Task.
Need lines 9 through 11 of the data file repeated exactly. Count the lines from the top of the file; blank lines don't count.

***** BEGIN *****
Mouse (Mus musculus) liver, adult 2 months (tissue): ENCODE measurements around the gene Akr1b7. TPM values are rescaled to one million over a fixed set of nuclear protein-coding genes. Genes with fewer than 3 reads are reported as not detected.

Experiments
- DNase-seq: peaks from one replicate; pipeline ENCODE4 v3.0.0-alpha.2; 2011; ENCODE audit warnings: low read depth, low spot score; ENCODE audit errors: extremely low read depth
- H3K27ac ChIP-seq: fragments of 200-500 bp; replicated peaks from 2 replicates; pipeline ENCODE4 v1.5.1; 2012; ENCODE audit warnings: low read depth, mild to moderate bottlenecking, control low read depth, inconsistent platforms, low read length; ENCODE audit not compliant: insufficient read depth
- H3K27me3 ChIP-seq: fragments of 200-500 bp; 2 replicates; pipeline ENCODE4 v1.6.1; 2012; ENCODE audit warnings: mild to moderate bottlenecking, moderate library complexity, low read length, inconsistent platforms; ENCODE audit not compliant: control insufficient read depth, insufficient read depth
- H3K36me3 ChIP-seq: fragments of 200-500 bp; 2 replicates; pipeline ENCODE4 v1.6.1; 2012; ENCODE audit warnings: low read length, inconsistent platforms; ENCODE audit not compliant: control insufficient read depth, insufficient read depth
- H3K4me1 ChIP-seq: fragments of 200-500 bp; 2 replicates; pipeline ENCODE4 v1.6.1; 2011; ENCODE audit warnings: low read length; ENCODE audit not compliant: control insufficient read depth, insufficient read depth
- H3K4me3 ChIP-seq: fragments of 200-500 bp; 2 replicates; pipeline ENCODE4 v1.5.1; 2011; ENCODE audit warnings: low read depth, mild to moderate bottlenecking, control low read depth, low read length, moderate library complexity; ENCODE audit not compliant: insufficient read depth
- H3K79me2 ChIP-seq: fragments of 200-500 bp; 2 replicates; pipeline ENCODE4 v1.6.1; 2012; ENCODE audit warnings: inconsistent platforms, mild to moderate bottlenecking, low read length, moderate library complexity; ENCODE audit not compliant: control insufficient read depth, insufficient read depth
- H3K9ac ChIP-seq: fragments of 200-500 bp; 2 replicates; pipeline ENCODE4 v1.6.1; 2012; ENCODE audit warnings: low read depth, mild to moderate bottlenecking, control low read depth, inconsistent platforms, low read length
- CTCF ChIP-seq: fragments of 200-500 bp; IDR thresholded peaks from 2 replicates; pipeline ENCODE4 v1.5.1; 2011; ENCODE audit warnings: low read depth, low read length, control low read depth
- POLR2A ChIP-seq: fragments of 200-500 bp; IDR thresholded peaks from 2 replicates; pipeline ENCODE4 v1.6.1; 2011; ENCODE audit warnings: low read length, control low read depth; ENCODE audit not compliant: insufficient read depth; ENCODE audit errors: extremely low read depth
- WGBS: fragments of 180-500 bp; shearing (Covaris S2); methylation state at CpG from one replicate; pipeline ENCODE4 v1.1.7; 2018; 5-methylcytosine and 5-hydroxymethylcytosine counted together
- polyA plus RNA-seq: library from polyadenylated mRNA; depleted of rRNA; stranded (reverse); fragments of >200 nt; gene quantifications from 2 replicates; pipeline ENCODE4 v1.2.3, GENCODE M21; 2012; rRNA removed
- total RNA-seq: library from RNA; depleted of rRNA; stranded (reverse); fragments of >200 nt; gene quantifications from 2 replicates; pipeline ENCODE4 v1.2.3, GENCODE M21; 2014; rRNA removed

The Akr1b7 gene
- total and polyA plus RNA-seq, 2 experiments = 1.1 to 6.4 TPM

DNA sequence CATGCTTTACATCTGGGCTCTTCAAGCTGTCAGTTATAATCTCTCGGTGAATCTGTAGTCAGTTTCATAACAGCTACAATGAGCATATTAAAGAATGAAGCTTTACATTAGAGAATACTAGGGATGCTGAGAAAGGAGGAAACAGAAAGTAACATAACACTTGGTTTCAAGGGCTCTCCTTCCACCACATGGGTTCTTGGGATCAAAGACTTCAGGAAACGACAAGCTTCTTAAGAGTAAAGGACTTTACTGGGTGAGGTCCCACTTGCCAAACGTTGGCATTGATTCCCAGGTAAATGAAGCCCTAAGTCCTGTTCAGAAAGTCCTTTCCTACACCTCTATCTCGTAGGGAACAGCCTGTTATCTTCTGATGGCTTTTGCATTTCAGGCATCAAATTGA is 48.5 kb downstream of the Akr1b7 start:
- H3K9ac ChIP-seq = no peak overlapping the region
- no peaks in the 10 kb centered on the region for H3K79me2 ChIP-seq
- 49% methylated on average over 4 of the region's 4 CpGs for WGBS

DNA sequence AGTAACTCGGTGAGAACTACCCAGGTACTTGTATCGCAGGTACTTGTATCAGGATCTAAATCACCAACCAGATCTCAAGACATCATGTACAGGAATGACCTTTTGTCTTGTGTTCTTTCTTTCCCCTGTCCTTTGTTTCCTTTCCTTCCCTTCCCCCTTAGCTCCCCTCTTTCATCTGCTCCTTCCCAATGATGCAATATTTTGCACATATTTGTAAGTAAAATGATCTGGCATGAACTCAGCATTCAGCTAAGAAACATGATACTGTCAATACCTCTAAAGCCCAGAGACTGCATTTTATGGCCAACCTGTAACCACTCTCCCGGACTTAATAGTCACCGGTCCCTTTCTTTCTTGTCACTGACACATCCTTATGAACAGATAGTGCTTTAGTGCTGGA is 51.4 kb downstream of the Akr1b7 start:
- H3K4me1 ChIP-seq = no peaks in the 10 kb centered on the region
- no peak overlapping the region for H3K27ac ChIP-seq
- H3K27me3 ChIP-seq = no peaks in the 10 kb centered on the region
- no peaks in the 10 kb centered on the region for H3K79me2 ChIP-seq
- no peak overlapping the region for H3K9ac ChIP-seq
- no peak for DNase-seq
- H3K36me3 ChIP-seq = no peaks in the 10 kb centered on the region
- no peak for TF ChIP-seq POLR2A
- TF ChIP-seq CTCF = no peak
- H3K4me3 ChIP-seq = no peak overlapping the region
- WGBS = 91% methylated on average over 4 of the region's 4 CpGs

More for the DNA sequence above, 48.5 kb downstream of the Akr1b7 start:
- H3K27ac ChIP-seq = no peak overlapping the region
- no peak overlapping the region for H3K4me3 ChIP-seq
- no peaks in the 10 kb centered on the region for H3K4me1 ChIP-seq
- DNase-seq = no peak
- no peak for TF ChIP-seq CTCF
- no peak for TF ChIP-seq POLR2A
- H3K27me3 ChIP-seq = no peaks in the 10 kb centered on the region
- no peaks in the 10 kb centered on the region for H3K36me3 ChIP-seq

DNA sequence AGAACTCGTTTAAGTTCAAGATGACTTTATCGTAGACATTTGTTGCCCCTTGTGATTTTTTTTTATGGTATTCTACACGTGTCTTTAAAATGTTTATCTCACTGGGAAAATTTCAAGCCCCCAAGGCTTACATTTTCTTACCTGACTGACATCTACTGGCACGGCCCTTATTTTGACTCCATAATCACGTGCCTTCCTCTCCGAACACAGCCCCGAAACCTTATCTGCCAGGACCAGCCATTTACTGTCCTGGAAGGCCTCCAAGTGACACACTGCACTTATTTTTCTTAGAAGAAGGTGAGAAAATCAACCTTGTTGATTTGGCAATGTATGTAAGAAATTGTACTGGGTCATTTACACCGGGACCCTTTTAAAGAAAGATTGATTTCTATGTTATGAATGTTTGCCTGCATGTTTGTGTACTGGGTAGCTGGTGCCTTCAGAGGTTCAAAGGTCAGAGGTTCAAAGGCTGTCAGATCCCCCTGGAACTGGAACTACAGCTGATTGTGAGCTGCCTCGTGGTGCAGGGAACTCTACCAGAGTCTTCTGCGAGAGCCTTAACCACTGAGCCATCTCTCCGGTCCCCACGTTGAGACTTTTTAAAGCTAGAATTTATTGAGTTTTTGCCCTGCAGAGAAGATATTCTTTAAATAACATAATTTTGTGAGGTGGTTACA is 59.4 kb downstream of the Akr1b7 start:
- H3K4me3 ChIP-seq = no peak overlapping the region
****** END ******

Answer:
- H3K79me2 ChIP-seq: fragments of 200-500 bp; 2 replicates; pipeline ENCODE4 v1.6.1; 2012; ENCODE audit warnings: inconsistent platforms, mild to moderate bottlenecking, low read length, moderate library complexity; ENCODE audit not compliant: control insufficient read depth, insufficient read depth
- H3K9ac ChIP-seq: fragments of 200-500 bp; 2 replicates; pipeline ENCODE4 v1.6.1; 2012; ENCODE audit warnings: low read depth, mild to moderate bottlenecking, control low read depth, inconsistent platforms, low read length
- CTCF ChIP-seq: fragments of 200-500 bp; IDR thresholded peaks from 2 replicates; pipeline ENCODE4 v1.5.1; 2011; ENCODE audit warnings: low read depth, low read length, control low read depth